• Add a public initialization method. Change your Init() method to public, it won't be invoke by derived constructors but by class users. This will allow you to add initialization code in each derived class (and initialization order is then controlled by implementation itself). This method is pretty old school and it requires users will call it but it has one big benefit: it's universally known and it won't astonish anyone. See this post here on SO for a small discussion about them.

  • Virtual constructor idiom. See this article for a reference. It works as intended and you can make it easier to use with few template methods. IMO biggest disadvantage is that it changes how you manage inheritance and initialization when you create a new derived class. This may be boring and error prone and prolix. Moreover you change how a class is instantiated too and, for me, this is always annoying.

Few notes about second solution (from comments). If you apply this I see at least these options:

  • Stupid entity (just data, no logic) that holds all required parameters.

  • Encapsulate object status in a separate object. Object you pass from derived classes is not used and dropped but it'll be part of object.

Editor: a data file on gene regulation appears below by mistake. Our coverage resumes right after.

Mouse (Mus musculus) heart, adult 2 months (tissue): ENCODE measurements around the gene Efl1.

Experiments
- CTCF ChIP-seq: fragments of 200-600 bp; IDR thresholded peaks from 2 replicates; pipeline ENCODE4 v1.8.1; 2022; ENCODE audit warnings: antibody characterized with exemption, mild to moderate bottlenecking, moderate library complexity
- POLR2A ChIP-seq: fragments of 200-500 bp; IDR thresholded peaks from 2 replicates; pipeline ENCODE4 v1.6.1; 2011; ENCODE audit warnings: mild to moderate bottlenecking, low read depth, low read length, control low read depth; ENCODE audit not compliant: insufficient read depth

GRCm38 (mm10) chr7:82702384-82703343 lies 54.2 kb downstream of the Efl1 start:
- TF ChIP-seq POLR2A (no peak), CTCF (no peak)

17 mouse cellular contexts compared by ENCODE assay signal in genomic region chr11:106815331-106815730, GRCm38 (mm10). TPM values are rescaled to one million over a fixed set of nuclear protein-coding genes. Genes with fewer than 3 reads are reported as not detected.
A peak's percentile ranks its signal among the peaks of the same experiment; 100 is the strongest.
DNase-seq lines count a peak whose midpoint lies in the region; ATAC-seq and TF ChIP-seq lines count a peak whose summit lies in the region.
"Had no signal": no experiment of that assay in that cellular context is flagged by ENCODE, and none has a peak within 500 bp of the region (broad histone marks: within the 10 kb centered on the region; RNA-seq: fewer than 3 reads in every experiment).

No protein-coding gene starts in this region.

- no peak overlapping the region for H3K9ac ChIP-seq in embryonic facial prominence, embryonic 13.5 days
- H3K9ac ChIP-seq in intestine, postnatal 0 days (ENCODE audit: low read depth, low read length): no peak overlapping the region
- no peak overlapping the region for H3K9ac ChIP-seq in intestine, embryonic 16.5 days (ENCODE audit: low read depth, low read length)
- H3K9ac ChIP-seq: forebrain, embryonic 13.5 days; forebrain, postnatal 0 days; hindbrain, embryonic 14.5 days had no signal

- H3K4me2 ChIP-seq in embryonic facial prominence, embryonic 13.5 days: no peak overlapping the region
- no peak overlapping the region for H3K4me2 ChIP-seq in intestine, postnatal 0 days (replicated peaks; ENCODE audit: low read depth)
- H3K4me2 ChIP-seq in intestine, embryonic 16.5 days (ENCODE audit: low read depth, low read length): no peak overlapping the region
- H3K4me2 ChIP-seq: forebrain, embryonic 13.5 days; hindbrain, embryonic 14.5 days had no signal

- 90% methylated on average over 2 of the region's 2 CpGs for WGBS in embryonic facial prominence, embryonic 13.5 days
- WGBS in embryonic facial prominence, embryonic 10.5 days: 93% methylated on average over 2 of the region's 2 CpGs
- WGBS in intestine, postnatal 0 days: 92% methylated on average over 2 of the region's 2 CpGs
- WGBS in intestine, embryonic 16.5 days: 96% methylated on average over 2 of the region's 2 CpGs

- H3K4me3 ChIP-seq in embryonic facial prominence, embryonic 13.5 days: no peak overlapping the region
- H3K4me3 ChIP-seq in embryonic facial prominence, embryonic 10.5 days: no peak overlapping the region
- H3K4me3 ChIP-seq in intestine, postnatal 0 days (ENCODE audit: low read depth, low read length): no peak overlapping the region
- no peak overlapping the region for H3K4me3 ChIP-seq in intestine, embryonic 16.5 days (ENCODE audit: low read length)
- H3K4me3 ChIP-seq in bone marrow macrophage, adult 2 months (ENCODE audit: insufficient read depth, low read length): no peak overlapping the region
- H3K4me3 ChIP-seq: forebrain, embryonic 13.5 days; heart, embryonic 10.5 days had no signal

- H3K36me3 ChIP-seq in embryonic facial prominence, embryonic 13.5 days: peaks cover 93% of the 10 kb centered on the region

In both cases you can have or not a parallel hierarchy for parameters (BaseParametersHolder, DerivedParametersHolder and so on). Please note that holder doesn't suffer from same problem of first solution (many arguments) because creation can be delegated to a private function (example is to illustrate concept, code is far to be nice):

class Derived : public Base 
    Derived() : Base(CreateParameters()) 

    ParameterHolder CreateParameters()
        ParameterHolder parameters;
        parameters.Value = 1;
        parameters.AnotherValue = 2;

        return parameters;

What to use? There is not an answer. I'd prefer to be consistent across code (so if you decide to use holders then use them everywhere, do not mix - for example - with v.i. idiom). Just pick proper one each time and try to be consistent.